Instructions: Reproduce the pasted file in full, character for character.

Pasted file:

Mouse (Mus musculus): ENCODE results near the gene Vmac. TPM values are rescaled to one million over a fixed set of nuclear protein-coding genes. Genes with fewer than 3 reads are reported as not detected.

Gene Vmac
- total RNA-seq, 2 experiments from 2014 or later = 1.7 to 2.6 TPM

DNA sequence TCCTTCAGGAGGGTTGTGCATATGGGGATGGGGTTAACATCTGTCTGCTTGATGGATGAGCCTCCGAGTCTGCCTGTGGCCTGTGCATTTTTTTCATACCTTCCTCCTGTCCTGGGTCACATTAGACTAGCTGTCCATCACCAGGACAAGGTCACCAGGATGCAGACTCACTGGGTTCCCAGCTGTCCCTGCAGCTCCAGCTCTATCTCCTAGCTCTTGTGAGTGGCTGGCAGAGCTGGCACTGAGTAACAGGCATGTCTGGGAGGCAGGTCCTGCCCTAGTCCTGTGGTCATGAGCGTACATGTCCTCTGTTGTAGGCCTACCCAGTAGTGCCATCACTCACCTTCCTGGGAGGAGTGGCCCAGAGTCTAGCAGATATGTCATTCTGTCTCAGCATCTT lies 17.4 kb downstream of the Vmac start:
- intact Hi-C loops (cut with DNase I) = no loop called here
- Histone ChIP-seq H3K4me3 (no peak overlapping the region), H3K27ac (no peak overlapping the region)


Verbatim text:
Mouse (Mus musculus): ENCODE results near the gene Vmac. TPM values are rescaled to one million over a fixed set of nuclear protein-coding genes. Genes with fewer than 3 reads are reported as not detected.

Gene Vmac
- total RNA-seq, 2 experiments from 2014 or later = 1.7 to 2.6 TPM

DNA sequence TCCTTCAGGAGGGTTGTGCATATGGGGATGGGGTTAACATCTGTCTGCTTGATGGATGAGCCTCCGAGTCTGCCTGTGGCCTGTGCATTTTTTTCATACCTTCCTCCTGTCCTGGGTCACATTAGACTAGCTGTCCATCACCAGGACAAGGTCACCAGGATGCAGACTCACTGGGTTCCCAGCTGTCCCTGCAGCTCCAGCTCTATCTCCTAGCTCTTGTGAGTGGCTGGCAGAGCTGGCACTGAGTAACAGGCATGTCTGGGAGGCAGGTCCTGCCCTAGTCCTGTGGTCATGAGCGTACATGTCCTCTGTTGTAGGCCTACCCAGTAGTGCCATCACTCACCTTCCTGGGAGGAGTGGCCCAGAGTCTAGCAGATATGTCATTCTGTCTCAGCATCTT lies 17.4 kb downstream of the Vmac start:
- intact Hi-C loops (cut with DNase I) = no loop called here
- Histone ChIP-seq H3K4me3 (no peak overlapping the region), H3K27ac (no peak overlapping the region)